Numbers increased again today, with Colin, the original organiser of these trips, arriving with Simon at Primrose Cottage. Meanwhile, Sue, Andrew and I picked up Gaynor and Jacqui from Ammonite B+B. G and A then strolled into Swanage whilst Sue and I provided Jacqui with a tour of the Bee Orchid beds that she'd missed yesterday.
Somehow the whole group eventually managed to coagulate - for the record:
Organiser Sue and David
Stalwarts Betty and David
Sisters Jacqui and Gill
Gaynor and Hilde
Liz and Rachel
Martin, Sue and Andrew from 'up north'
Nelia and Jonathan
Colin and Simon
The very scenic stroll around Durlston Head got the three of us off to a great start, though I think others may have short-cut this section. After admiring the orchids and the sea birds - mainly guillemots and gulls, plus a few scavenging jackdaws - we found ourselves back at the car park 50 minutes after setting off. A fine walk to Peveril Point (pictured - top) and its National Coastwatch Institution lookout point maintained the quality of today's outing. Then it was a stroll along the sea front to Swanage and a morning coffee.
The rest of the party had long since moved on from here, so we continued as a threesome out of the seaside town, past beach huts whose occupants were sporting Royal Family masks. It's QE11's diamond jubilee weekend.
The rocky spikes of Old Harry soon beckoned, beyond a golden buttercup meadow (pictured - middle) and by the time we reached the headland (pictured - bottom) known as Handfast Point we had caught up with half of the rest of our party. Lunch was taken here, in a zone of wide tracks, vertiginous cliffs and whizzing mountain bikes, whilst the vanguard had moved on towards Studland for lunch on the beach.
Wonderful wild flower meadows on the stroll to Studland sported a variety of species, including broomrapes and lilies - providing Sue and me with a foretaste of our forthcoming Alpine adventures.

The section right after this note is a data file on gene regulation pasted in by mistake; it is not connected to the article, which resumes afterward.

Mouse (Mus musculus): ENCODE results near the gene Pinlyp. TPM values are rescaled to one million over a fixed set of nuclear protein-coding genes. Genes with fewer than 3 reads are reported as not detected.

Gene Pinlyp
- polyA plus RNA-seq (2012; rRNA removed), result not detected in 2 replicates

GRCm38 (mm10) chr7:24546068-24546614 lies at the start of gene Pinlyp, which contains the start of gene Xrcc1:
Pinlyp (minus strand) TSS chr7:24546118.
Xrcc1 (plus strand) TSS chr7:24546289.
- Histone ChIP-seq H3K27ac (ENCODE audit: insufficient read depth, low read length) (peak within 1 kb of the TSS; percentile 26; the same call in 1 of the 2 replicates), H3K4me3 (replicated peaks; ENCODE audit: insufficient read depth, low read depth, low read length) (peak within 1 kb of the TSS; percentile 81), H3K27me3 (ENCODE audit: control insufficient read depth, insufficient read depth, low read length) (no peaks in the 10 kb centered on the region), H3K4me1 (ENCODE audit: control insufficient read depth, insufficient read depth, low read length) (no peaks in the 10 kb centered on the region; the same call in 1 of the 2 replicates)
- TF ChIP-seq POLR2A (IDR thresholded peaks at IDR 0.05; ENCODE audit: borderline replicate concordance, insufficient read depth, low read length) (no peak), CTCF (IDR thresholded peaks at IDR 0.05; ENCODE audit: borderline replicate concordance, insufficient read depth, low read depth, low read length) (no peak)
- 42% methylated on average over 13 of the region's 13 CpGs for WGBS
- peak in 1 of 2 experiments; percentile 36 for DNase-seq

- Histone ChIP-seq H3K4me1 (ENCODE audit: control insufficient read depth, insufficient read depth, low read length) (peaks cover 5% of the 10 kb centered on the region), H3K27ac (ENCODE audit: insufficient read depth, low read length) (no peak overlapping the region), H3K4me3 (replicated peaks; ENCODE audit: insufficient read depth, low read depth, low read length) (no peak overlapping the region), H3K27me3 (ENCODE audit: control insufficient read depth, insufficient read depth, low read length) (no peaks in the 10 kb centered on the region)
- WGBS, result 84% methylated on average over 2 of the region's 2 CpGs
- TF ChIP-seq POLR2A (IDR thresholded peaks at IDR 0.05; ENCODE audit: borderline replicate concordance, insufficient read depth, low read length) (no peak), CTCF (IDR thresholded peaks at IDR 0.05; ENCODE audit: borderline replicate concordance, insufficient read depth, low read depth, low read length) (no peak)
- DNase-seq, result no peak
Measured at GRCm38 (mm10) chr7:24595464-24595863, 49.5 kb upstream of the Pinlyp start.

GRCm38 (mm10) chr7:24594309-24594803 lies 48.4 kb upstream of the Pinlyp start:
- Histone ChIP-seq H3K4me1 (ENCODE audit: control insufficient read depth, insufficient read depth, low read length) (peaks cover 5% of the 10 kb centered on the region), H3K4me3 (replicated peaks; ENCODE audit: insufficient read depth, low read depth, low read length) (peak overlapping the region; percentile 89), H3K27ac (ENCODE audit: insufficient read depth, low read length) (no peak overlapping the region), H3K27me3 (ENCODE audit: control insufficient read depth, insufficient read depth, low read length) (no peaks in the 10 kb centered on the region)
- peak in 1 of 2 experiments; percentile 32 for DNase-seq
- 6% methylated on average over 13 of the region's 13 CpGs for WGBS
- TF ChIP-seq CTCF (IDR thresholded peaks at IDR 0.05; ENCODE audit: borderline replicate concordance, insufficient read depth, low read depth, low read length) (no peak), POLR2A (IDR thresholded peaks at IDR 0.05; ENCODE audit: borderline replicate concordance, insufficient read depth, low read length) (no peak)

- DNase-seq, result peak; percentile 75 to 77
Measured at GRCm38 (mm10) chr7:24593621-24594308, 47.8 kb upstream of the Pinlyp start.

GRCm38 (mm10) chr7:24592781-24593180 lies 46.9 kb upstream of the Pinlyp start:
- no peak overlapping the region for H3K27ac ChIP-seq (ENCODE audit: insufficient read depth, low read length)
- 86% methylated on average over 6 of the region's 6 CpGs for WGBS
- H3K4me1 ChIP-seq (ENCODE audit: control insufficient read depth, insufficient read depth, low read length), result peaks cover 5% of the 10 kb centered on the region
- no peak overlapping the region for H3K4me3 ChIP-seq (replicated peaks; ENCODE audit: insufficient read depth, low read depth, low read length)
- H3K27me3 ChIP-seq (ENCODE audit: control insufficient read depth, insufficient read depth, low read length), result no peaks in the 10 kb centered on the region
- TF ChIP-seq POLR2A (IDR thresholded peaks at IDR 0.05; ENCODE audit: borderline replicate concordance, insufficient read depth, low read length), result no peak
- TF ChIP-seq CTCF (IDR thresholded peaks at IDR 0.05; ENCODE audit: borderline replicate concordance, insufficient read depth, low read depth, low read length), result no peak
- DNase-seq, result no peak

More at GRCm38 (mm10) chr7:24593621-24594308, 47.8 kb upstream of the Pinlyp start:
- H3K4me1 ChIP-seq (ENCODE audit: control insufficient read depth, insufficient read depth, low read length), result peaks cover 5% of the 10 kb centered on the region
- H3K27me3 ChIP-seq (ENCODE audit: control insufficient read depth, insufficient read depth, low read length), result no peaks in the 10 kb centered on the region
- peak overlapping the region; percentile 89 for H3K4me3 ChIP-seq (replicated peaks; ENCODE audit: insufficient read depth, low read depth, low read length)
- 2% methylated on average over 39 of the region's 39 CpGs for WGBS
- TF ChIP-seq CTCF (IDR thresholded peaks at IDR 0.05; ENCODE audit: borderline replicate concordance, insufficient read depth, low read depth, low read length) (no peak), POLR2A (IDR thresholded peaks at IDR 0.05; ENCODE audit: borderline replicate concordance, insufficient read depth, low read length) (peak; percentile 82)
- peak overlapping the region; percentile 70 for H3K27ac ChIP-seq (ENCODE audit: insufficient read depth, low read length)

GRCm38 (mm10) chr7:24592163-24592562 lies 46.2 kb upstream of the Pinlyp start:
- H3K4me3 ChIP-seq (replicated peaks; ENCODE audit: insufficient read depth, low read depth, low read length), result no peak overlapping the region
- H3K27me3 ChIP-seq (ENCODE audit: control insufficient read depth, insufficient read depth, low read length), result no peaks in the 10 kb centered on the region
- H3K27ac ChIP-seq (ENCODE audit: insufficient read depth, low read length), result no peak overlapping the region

From Studland the SWCP ends in style, with a stroll along the beach all the way to its conclusion at South Haven Point, where one sign indicates the start of the classic trail and another sign alerts one to the fact that it's 650 miles of coastal walking to reach Minehead.
Today we traversed the beach soon after high tide, so the sand was firm enough to grant us an easy passage. There's a nudist zone where today a lone elderly man played (frisby) with himself in a rather ostentatious manner. Not a pretty sight!
We all finally met up at the end of a walk that only two of our party, Sue and David E, had actually completed in full. Congratulations were in order. And self-timed photos. Then a tanned gent turned up and watched as many of us fumbled to find our old age bus passes.
"I started from Minehead on 26 April" he observed "it has taken me six weeks. And you?"
"We started in May 1997" chimed Sue E, proudly demonstrating her mathematical expertise by adding "it has taken us fifteen years..."
A number 50 bus curtailed that conversation and whisked us back to Swanage, where a street party was in full flow. We adjourned for tea and cake/biscuits at our various lodgings before reconvening at Primrose Cottage for a barbecue and beer celebration. Sue and Colin both received presentations in recognition of their organisational efforts and I think I spotted the odd bottle of champagne being quaffed.
The evening climaxed after dark, when most of us (Sue, me, S+D, B+D, J+G, Andrew, Liz, Simon + Jonathan) took a stroll under a full moon up Knowle Hill to admire a selection of firework displays and try to spot some of Dorset's many jubilee beacons. It was a perfect activity with which to round off the mini era of our SWCP travels.
What next for this group? Who knows?
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